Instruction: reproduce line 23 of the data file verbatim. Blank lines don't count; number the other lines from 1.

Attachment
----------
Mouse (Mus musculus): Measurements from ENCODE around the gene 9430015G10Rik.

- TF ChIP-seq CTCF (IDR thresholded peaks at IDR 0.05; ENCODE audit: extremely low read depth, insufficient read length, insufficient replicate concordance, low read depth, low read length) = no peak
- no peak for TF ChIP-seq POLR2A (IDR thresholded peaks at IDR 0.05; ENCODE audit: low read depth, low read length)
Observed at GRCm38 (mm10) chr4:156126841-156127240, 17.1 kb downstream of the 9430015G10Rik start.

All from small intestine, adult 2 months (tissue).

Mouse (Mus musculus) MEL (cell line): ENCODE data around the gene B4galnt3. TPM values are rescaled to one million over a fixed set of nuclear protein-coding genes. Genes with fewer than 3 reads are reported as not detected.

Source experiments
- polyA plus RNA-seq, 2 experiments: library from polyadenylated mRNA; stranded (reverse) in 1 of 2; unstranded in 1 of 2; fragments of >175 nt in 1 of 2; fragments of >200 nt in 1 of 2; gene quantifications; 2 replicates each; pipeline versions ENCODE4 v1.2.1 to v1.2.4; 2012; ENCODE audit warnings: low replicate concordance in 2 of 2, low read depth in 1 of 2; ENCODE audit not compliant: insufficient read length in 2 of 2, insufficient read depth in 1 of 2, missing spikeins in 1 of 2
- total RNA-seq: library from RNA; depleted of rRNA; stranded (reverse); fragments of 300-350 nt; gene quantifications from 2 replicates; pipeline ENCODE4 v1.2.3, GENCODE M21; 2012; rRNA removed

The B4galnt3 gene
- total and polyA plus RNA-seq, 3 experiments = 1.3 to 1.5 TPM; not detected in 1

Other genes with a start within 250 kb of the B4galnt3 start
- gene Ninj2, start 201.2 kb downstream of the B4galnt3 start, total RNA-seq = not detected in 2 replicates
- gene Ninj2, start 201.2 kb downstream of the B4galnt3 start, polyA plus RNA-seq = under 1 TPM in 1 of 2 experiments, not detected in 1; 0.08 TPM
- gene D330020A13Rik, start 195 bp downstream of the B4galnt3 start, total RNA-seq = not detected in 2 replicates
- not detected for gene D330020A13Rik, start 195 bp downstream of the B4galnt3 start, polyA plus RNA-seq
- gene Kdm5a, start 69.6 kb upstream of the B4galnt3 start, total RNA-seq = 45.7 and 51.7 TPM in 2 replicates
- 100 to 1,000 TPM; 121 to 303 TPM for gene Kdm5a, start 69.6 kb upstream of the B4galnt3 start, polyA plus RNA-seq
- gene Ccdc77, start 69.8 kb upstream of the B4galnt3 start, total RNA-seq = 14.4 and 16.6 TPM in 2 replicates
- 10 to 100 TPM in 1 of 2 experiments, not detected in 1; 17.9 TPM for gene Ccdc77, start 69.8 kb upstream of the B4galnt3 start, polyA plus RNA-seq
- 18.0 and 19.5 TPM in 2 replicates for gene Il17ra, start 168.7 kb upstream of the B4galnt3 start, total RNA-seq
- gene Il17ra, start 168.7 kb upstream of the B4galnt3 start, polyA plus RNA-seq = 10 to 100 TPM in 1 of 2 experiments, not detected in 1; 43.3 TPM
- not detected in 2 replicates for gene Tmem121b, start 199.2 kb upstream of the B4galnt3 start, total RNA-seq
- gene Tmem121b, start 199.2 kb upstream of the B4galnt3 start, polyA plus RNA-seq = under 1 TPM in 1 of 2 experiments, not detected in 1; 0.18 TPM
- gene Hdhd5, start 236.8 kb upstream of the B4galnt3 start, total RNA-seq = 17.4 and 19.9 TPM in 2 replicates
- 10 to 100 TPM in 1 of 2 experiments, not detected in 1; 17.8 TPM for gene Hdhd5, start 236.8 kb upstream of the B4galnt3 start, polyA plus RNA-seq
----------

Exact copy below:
- not detected in 2 replicates for gene Tmem121b, start 199.2 kb upstream of the B4galnt3 start, total RNA-seq